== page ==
Faculty in the Department of Ophthalmology have developed a unique vision science course designed to augment the training of graduate students working in research labs on the IUPUI campus. A one-of-a-kind offering at Indiana University, Biology of the Visual System (OPHT-V783) is an elective course focused on the biochemical, molecular and cell biological basis of vision.
The course, which launches in January, is targeted to graduate students joining the research labs at the Glick Eye Institute and other labs engaged in vision science research at IUPUI. The course also may appeal to students interested in other sensory systems, such as researchers in otolaryngology (ear, nose and throat) and hearing sciences, and to neuroscience students with a desire to understand the basics of how neurons work. In addition, pharmacology and toxicology graduate students will benefit from the course’s discussion of how eye disease therapeutics are developed.
Course Co-Director Yoshikazu Imanishi, PhD, MSC, BSC, associate professor of ophthalmology, said the course was designed so that students will apply what they learn to their work in the research labs and their graduate studies.
“To create the course, we started thinking about what students may want to learn or need to learn to have systematic knowledge of the ocular system,” Dr. Imanishi said “Students who join labs do very specific things—where it’s more about how a unique aspect of the visual system works—but if they know how different parts of the eye are interconnected, they can learn more about the unique system they are working on.”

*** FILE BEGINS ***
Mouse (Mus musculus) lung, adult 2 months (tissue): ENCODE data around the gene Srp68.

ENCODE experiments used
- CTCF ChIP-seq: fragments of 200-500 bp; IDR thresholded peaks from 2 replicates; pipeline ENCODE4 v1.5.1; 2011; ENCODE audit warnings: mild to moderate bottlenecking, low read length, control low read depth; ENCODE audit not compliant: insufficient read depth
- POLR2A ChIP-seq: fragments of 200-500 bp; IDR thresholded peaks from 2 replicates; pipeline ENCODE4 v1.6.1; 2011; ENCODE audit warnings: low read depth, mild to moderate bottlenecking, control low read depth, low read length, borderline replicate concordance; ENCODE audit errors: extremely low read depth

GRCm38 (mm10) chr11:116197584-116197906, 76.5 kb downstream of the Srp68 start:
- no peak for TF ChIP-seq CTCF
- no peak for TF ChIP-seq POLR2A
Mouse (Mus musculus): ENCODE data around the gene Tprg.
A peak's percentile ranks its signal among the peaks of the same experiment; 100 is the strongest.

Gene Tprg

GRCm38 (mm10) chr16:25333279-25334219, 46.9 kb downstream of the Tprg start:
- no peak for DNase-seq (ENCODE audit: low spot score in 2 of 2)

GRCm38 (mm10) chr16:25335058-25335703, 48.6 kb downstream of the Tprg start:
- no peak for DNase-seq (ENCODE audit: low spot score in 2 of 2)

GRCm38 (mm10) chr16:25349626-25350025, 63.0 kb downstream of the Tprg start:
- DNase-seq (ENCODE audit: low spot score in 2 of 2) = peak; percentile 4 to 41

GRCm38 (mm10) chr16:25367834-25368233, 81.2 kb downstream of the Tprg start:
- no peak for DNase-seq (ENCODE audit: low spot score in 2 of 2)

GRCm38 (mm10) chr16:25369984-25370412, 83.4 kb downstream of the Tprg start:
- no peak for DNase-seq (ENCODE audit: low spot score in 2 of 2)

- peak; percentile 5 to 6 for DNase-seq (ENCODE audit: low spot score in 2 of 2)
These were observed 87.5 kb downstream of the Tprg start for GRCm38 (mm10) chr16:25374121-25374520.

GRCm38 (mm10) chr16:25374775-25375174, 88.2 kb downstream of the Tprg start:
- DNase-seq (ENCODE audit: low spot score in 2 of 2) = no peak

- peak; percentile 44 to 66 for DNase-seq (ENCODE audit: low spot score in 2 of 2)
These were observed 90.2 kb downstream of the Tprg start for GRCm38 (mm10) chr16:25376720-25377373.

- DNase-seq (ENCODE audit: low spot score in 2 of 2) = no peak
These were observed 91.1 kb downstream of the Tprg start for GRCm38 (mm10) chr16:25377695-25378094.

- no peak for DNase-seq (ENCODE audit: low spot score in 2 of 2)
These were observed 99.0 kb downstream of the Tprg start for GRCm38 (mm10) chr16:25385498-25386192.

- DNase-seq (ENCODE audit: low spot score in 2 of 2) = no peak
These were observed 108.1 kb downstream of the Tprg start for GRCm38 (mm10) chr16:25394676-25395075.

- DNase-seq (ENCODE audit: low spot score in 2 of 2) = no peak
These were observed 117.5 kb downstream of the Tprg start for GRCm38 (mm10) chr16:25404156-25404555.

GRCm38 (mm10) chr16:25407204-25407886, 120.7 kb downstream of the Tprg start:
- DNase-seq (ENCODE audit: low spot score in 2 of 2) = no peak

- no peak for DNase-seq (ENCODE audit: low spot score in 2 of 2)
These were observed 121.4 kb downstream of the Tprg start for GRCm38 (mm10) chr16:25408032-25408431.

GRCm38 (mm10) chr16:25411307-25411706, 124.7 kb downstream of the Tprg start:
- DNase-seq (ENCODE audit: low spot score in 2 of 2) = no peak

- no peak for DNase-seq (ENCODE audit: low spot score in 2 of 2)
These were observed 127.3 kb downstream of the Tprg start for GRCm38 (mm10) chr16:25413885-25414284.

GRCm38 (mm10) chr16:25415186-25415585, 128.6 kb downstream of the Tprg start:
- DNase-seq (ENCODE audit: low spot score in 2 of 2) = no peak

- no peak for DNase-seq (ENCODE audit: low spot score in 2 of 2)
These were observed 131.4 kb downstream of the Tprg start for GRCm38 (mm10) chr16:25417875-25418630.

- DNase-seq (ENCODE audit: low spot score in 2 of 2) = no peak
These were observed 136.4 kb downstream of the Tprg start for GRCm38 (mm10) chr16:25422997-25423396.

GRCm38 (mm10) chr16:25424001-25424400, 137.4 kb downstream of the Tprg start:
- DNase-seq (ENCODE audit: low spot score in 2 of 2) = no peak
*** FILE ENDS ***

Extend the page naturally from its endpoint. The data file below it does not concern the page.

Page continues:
Curriculum to draw on faculty expertise
Course topics are based heavily on the research strengths of ophthalmology faculty, which include research related to macular degeneration and other retinal disorders, glaucoma, and genetic conditions that cause blindness and other diseases. The course also will delve into the eye’s anatomic structure, photoreceptors, neural processing in the retina, visual processing in the brain, and the structure and function of the cornea and lens. Ocular pharmacology, advances in ocular stem cell-based therapy and retina prosthetics also will be covered. Ten ophthalmology faculty members will present course lectures related to their individual areas of expertise.
“What is most beneficial about this course is that we have plenty of basic research scientists in our department who are doing cutting-edge research,” said Padmanabhan Pattabiraman, PhD, assistant professor of ophthalmology, and course co-director. “One of the aims is to let students learn what kind of new and emerging technologies are used to understand the visual system, so we will cover those topics for students to learn how the system is dissected and studied.”
Dr. Pattabiraman believes the course is a one-of-a-kind opportunity for graduate students to learn about vision science from leading experts in the field at IU School of Medicine.
“There is no textbook that can bring all this together for students—attending this course is the best way to learn about the complete spectrum of the visual sciences,” he said. “And because a course like this doesn’t exist on our campus, students have something really new and different to look forward to.”
The views expressed in this content represent the perspective and opinions of the author and may or may not represent the position of Indiana University School of Medicine.
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